Our two cases illustrate the potential dangers associated with use of balloon-type replacement gastrostomy tubes and highlight the inherent problems associated with the use of Foley catheter as permanent replacement tube. The presence of a water filled balloon the end of the PEG tube allows the gastric peristalsis to propel the balloon making it more likely to migrate. Foley catheters are even more likely to migrate because they do not have any external bumper to secure the tube to the external abdominal wall. In addition, Foley catheters do not have markings on the surface of the catheter that allow one to measure the depth of balloon placement. As a result there is no way to judge balloon placement before inflation which could lead to inadvertent inflation in the second duodenum. In the interests of preventing such complications, we believe that Foley catheters should only be used as temporary replacements when dedicated catheters are not available. They should only be used to maintain the integrity of the fistula and replaced with a dedicated tube as soon as one is available. When Foley catheters are used they should be secured to the abdominal wall to prevent migration. In addition, the catheters should be marked in some way to determine the depth of insertion prior to inflation. If there is any doubt as to the location of any replacement tube, the position of the tube should be confirmed radiographically before inflation and the resumption of tube feedings. Moreover, all indwelling replacement tubes should be checked periodically to document the distance of the balloon or internal bumper from the skin to document inadvertent migration and to correct it before complications occur. In summary, the number of patients with PEG tubes has increased significantly and will continue to increase. An increased awareness of this rare but potentially life threatening complication is important. PEG tube migration should be included as a potential etiology of acute pancreatitis in patients with any PEG tube. The use of Foley catheters as permanent replacement options should be considered medically inappropriate.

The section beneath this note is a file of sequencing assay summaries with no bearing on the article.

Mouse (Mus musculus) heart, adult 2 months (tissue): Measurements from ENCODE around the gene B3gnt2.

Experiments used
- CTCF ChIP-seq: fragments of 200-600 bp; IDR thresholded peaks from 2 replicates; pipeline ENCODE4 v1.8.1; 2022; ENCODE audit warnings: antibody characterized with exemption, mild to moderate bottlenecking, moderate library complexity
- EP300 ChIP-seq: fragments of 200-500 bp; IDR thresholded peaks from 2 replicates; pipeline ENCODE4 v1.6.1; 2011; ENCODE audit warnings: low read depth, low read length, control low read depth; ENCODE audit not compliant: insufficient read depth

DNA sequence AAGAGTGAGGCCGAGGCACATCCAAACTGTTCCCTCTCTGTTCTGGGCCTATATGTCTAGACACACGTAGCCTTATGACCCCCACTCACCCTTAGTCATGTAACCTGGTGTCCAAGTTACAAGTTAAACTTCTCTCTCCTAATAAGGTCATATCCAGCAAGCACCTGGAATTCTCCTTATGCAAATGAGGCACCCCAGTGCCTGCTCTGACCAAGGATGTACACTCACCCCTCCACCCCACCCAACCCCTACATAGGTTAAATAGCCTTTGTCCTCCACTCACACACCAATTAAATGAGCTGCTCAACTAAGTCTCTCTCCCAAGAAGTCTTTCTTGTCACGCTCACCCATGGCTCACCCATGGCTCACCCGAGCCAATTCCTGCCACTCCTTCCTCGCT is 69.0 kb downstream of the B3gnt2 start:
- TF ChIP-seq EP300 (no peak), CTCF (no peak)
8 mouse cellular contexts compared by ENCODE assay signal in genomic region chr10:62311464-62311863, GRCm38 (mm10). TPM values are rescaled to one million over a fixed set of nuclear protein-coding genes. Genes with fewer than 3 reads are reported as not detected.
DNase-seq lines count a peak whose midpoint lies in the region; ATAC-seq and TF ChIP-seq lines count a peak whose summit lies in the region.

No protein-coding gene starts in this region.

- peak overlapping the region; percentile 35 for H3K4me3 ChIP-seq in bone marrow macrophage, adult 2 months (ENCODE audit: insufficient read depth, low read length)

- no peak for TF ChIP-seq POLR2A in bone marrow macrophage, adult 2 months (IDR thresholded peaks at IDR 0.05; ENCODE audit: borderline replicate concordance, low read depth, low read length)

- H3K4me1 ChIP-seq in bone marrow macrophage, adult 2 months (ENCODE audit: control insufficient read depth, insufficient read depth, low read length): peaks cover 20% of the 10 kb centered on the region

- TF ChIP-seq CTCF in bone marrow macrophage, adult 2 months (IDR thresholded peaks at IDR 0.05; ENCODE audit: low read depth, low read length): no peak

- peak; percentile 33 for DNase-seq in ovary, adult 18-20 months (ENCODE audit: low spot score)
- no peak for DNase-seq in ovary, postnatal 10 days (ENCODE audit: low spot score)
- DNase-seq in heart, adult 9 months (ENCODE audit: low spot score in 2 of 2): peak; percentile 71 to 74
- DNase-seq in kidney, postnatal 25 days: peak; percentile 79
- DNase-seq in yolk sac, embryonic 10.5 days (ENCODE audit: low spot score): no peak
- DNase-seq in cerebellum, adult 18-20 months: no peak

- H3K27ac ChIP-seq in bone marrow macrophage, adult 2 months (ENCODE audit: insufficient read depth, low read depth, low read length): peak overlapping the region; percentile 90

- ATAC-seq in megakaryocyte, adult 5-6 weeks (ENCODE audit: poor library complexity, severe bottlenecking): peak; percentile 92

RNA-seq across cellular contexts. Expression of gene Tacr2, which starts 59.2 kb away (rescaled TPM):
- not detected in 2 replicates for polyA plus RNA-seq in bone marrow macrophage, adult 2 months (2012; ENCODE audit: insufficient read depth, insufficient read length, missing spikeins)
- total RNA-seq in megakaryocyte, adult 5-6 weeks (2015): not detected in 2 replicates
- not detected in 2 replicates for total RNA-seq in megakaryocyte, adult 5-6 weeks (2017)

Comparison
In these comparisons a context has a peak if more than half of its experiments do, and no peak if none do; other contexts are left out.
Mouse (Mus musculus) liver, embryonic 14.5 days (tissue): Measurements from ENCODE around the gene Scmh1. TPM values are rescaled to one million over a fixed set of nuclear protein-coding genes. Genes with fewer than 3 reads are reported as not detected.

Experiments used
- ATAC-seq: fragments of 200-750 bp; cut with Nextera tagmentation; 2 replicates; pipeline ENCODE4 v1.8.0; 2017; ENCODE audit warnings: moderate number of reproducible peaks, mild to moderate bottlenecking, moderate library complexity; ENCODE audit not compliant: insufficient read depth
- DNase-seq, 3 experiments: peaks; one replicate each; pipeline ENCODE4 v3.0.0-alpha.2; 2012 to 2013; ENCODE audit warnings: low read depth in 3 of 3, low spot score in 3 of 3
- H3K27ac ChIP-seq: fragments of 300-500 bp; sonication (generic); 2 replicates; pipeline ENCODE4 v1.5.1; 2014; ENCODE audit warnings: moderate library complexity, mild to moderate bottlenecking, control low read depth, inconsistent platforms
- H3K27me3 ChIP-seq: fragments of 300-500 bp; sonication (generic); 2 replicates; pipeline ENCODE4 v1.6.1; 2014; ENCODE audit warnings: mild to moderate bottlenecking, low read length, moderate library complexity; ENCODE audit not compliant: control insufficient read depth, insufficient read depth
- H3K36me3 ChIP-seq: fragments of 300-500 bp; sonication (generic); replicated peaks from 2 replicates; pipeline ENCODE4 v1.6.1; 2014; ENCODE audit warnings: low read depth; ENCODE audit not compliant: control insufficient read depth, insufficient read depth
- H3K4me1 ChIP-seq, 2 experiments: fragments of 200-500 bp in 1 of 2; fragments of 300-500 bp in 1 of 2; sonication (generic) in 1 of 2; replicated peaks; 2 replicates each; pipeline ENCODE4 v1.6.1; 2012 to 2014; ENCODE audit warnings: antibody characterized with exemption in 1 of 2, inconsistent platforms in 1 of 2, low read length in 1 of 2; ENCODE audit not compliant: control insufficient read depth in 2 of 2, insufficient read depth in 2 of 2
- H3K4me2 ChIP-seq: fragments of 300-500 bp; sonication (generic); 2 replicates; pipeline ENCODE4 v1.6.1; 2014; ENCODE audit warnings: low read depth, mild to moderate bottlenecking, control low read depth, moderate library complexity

The authors have no potential conflict of interest